What Brands Can Learn From YouTubers
Jul 10, 2015
It’s official, I can die happy now.
A few weeks ago, I got the amazing opportunity (meaning through social stalking) to meet one of my favorite celebrities and she was more awesome than I could have ever imagined. Nope, it’s not Angelina Jolie or my all-time girl crush, Emma Watson, but one of my favorite YouTubers, Mamrie Hart.
Mamrie Hart is a YouTuber that I’ve been following for almost two years now. She has a hilarious YouTube series called You Deserve a Drink where she makes delicious cocktails based on something going on in pop culture.
Watching her as well as some other favorites (Hannah Hart– no relation to Mamrie- and Grace Helbig) has made me wonder why it’s so different to be a fan of a YouTuber as opposed to being a fan of a “traditional” celebrity (singer, athlete, TV or Movie actor).
For me, one word really sticks out: authenticity. Not to say that traditional celebrities are not authentic, it’s just rare to find one that creates as much original and genuine content that showcases how they are in their personal lives. It’s the reason Taylor Swift has such a loyal following – because she shows a side of herself that would normally be kept private. She breaks the norm by directly interacting with fans on tumblr and Twitter, putting her in this new category of a modern day social celebrity.
Yes, celebrities are just like us: they eat, sleep, and poop (everybody does it) but not everyone shows who they really are. Traditional actors are famous because of the characters they play; their fame comes from being someone else. They’re an aspirational character, we don’t expect to ever see them in person or have a conversation with them.
YouTubers are who they portray themselves as. Their videos are a representation of their humor, fashion sense and overall personality. Watching their videos gives a glimpse of how they are in their real life. It’s not a reality show that is heavily scripted and edited; there’s just something about YouTube that oozes authenticity and raw humanness (is that even a thing?). Add in their presence on other social media platforms and it almost feels like you are one of their friends. Some even refer to their followers as their family or as Internet friends.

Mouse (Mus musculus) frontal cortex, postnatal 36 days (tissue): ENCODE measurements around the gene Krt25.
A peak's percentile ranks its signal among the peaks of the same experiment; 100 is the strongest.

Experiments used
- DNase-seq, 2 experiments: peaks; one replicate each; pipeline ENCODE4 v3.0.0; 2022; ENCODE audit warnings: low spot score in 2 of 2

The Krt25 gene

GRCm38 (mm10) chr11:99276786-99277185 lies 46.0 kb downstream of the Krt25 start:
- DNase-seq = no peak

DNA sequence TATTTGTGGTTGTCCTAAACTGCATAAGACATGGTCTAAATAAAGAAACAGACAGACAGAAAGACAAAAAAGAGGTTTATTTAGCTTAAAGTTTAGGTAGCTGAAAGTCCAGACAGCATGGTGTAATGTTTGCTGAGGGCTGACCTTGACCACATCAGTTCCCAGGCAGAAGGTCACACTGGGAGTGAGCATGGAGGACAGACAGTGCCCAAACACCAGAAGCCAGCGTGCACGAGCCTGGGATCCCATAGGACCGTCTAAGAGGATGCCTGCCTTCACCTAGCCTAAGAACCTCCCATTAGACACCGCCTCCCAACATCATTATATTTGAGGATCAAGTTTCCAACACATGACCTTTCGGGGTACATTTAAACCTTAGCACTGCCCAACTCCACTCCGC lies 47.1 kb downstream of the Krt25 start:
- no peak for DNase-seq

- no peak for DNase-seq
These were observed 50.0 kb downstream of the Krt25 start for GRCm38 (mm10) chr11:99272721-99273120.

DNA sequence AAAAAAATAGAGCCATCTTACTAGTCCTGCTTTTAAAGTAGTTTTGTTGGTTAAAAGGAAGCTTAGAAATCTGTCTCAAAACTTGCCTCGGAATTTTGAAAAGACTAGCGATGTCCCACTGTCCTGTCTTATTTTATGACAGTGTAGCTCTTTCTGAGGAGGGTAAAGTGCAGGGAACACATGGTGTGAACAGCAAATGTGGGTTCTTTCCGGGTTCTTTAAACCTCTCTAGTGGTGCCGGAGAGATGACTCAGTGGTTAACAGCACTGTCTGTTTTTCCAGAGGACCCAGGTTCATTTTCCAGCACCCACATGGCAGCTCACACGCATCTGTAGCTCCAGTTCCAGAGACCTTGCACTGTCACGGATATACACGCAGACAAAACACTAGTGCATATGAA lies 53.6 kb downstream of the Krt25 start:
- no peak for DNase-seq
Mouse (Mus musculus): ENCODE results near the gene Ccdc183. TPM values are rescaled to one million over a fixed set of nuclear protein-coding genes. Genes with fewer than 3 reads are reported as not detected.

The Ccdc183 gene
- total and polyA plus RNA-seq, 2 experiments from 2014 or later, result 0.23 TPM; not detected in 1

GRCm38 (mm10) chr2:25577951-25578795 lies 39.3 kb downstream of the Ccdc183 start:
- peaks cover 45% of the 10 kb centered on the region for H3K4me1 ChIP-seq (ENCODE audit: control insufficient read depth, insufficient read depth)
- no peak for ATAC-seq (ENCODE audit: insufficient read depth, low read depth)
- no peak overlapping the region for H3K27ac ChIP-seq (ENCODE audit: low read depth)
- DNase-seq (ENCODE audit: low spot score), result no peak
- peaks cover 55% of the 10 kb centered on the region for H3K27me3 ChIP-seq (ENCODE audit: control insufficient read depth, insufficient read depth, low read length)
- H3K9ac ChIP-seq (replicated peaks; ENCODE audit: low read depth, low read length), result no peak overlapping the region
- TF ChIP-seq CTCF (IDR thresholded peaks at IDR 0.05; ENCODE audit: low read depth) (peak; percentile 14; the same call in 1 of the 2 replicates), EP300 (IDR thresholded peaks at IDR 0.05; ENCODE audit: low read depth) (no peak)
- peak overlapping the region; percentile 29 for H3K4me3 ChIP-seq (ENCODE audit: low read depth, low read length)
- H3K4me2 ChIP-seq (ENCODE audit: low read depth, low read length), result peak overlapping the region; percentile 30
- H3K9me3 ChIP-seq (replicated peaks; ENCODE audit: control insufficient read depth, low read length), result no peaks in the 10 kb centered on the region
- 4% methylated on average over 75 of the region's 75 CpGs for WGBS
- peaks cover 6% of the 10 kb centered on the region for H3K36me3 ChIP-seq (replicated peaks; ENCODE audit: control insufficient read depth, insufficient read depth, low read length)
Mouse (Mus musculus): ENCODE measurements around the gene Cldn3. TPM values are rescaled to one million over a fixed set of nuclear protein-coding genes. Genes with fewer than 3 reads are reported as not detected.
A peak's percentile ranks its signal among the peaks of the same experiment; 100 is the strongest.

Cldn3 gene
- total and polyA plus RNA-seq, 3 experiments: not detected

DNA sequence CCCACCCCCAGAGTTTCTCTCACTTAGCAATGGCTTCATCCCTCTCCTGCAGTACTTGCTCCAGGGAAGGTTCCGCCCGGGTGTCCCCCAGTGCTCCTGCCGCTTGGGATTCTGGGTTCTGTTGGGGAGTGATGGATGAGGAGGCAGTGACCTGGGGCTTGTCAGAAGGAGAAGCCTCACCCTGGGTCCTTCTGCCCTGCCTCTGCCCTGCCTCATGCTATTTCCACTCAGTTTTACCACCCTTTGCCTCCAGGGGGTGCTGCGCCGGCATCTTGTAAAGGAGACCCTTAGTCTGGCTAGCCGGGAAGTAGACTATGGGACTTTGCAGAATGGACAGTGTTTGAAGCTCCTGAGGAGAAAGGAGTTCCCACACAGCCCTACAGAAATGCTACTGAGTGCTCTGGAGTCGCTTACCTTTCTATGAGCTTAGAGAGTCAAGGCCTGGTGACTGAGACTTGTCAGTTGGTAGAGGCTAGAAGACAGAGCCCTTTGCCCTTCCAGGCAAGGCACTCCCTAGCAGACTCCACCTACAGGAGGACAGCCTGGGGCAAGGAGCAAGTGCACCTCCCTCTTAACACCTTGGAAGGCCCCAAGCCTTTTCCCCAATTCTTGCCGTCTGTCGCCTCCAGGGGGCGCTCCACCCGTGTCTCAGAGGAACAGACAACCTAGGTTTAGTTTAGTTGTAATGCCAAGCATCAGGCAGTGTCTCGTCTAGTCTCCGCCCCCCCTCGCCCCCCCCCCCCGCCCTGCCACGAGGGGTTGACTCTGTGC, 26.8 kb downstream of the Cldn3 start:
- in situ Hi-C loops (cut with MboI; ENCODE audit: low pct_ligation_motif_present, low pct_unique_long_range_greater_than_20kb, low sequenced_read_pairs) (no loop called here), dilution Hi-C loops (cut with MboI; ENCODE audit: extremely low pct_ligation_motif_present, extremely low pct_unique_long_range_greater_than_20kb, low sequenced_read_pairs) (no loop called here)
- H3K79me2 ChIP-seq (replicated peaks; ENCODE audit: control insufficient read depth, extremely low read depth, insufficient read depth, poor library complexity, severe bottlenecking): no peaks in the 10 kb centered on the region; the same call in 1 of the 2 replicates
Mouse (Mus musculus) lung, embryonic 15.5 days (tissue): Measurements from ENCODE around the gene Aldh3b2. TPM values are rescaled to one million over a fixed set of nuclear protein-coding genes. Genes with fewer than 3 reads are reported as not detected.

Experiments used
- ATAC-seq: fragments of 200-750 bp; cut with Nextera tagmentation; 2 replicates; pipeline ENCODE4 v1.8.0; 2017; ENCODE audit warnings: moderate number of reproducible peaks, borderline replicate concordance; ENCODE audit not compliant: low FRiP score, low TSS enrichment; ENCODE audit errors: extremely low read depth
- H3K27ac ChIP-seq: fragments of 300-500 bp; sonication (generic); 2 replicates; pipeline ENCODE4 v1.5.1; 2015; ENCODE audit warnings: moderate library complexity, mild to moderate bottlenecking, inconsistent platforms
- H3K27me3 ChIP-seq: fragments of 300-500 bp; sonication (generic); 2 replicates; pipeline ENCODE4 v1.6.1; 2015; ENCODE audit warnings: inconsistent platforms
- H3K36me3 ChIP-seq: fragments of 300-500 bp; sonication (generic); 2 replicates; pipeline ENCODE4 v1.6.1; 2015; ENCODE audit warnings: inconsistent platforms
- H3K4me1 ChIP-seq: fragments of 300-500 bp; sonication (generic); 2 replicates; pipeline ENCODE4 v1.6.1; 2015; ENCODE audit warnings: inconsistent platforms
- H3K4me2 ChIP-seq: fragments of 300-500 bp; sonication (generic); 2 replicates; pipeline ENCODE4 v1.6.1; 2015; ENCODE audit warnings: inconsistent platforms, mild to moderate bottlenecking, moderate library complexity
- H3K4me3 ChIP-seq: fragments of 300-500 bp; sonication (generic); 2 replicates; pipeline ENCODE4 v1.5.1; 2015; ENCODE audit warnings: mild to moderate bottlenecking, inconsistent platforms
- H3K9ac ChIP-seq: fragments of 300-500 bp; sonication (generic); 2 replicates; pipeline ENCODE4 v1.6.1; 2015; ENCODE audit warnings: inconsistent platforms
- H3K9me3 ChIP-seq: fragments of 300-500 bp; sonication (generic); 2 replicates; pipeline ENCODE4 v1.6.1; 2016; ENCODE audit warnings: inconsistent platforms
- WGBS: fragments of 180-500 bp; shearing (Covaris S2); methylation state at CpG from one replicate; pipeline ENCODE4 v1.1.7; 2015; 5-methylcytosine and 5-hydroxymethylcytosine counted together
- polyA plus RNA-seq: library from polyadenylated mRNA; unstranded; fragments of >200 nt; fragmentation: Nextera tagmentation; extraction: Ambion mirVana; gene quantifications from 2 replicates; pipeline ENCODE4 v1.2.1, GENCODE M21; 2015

Traditional celebrities are about staying private, but YouTubers and other social media celebrities have almost an obligation to their followers to be transparent and share. This is why we see so many popular YouTubers posting “coming out” or other very personal videos – not because they are not “out” in their personal lives, but because they haven’t yet shared it with their YouTube family. There’s something about them that is more obtainable than a traditional celebrity; you could imagine sitting down and having a conversation with them. Their use of live streams, Google hangouts, and Meet-Ups are great examples of the level of interaction they have with their fans.
Before, I was like any kid wanting to be a superstar—signing autographs, walking the red carpet, posing for pictures—but now, I don’t want to be that traditional Hollywood star – I’d much rather be a YouTuber. I want my content to be perceived as original and authentic rather than sponsored and heavily funded. I want to know that I have a direct impact on my followers as a role model, a thought leader, and an influencer. And I want to witness those moments interacting directly with my audience, whether it’s in the comment section, through other social media, or in person.
Varying Levels of Influence